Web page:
The story of the wise men bringing gifts to baby Jesus is one of the most beloved parts of the Christmas narrative. Though the Bible does not provide many details about these mysterious magi, their visit has inspired endless wonderings and artistic depictions over the centuries.

The account is found only in the Gospel of Matthew 2:1-12. Matthew tells us simply that “wise men from the east” arrived in Jerusalem and inquired about “the one who has been born king of the Jews.” This troubled King Herod, who asked his chief priests and teachers where the Messiah was to be born.

They told him, according to prophecy, in Bethlehem.

Herod secretly summoned the wise men and sent them to find the child. Following a star, the wise men found Jesus with his mother Mary. They bowed down and worshipped him, offering gifts of gold, frankincense, and myrrh.

Then, having been warned in a dream not to return to Herod, they went home by a different route.

Though Matthew provides few details, tradition has embellished the story over time. The wise men are often assumed to be three in number, based on the three gifts. They are given the names Caspar, Melchior, and Balthazar.

Details about their appearance, clothing, origins, and the meaning of the gifts have been imagined and expanded upon.

Artists have portrayed the magi arriving on camels, horses, or elephants. Nativity scenes depict them visiting the holy family in the stable, though the Bible does not specify where they visited Mary and Jesus. The Gospel also does not say when the visit occurred.

However, since Herod ordered the murder of baby boys up to two years old, tradition holds that the wise men arrived up to two years after Jesus’ birth.

The gifts of the magi have been interpreted as having symbolic meaning. Gold symbolized Jesus’ royal standing as “King of the Jews.” Frankincense represented his divine nature as God’s son. Myrrh, used in embalming, foretold his suffering and death.

Though the Bible gives few details, the story of the wise men remains engrained in Christmas celebrations. Carols tell of “three kings of Orient,” their royal bearings, and treks guided by the star. Children dress as kings in Christmas pageants.

Artworks, decorations, and movies depict their fateful journey to worship the newborn King.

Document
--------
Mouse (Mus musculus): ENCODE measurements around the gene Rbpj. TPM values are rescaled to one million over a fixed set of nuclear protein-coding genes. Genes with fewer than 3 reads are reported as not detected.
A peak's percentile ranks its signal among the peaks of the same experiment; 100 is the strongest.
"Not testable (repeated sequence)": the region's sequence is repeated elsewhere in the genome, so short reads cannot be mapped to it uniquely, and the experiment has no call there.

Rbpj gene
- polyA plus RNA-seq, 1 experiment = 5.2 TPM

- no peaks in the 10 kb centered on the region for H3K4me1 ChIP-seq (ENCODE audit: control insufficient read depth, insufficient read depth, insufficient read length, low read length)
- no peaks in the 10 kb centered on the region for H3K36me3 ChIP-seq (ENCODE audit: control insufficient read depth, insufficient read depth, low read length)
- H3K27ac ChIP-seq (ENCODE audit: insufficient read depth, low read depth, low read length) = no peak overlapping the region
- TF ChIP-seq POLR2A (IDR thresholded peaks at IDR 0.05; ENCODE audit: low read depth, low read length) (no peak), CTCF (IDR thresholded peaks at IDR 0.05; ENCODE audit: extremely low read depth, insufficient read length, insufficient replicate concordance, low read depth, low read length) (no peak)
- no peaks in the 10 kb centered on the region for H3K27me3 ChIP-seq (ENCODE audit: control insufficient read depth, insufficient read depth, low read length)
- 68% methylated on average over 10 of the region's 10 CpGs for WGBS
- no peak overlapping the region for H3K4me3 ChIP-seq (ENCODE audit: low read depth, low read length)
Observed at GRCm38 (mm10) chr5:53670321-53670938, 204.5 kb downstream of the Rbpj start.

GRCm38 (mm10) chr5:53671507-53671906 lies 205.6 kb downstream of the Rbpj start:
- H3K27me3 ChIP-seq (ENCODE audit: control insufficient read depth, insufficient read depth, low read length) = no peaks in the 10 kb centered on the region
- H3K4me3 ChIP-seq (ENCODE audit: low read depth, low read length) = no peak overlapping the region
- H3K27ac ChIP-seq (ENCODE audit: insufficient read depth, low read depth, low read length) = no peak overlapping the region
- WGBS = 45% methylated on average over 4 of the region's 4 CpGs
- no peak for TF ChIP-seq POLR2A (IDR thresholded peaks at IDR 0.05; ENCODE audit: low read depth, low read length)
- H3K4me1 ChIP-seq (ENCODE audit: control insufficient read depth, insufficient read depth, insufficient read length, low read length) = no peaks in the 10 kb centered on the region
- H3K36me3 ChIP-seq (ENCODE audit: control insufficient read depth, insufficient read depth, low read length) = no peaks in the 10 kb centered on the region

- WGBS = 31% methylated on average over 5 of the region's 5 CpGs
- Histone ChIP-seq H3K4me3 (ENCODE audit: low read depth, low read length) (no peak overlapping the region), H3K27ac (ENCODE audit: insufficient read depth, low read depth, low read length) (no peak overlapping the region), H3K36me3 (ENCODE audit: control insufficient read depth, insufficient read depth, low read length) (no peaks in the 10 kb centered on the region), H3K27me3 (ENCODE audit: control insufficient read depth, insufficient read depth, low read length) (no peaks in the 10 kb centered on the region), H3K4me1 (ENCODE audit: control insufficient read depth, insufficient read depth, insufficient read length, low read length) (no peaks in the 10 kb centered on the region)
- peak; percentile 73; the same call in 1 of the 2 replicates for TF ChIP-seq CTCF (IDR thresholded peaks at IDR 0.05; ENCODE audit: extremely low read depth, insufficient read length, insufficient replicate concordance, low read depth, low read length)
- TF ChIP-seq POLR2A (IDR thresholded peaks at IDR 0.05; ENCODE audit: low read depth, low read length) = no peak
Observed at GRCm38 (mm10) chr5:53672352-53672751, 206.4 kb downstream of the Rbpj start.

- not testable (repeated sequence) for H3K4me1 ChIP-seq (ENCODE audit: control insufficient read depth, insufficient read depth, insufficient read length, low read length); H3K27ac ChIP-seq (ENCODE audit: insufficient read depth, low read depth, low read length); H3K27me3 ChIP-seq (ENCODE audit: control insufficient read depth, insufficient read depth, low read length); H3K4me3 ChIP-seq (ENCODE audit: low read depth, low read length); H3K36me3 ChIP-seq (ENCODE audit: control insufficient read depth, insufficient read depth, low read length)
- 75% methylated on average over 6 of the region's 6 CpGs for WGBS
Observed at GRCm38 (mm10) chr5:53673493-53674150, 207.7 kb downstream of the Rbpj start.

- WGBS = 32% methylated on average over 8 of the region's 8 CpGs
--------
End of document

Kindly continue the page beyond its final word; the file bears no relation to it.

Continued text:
Old Testament Prophecies of the Messiah’s Birth

The Old Testament contains several prophecies about the coming of the Messiah. Here are some of the key passages:

Isaiah 7:14

“Therefore the Lord himself will give you a sign: The virgin will conceive and give birth to a son, and will call him Immanuel.” This passage predicts that the Messiah will be born of a virgin. The word “virgin” here refers to a young woman who has never had sexual relations with a man.

This prophecy was ultimately fulfilled in the birth of Jesus Christ (Matthew 1:22-23).

Micah 5:2

“But you, Bethlehem Ephrathah, though you are small among the clans of Judah, out of you will come for me one who will be ruler over Israel, whose origins are from of old, from ancient times.” This passage predicts that the Messiah will come from the town of Bethlehem.

This was fulfilled when Jesus was born in Bethlehem (Matthew 2:1-6).

Jeremiah 23:5-6

“The days are coming, declares the LORD, when I will raise up for David a righteous Branch, a King who will reign wisely and do what is just and right in the land. In his days Judah will be saved and Israel will live in safety.

This is the name by which he will be called: The LORD Our Righteous Savior.” This passage indicates that the Messiah will be a descendant of King David who will rule with righteousness and justice.

There are numerous other Old Testament prophecies about the Messiah’s coming as well. These and other prophecies point to Jesus Christ as the fulfillment of God’s promise to send a Savior (Luke 24:27).

Their incredible accuracy and detail confirm that Jesus’ birth was all part of God’s marvelous plan. What an amazing, intricate story it weaves from beginning to end!


As we have seen, the story of the very first Christmas is recorded in the Gospels of Matthew and Luke. From the angelic announcement foretelling Jesus’s miraculous conception to his humble birth witnessed by shepherds and Magi, the Nativity narratives contain timeless messages of faith, hope, and God’s love entering the world.

Beyond the Gospels, Old Testament verses like Isaiah 7:14 and Micah 5:2 prophetically describe key details related to the coming Messiah’s birth hundreds of years in advance. So next time you sing Christmas carols or see a Nativity display, remember that the babe in the manger has his origins deep within the pages of Scripture.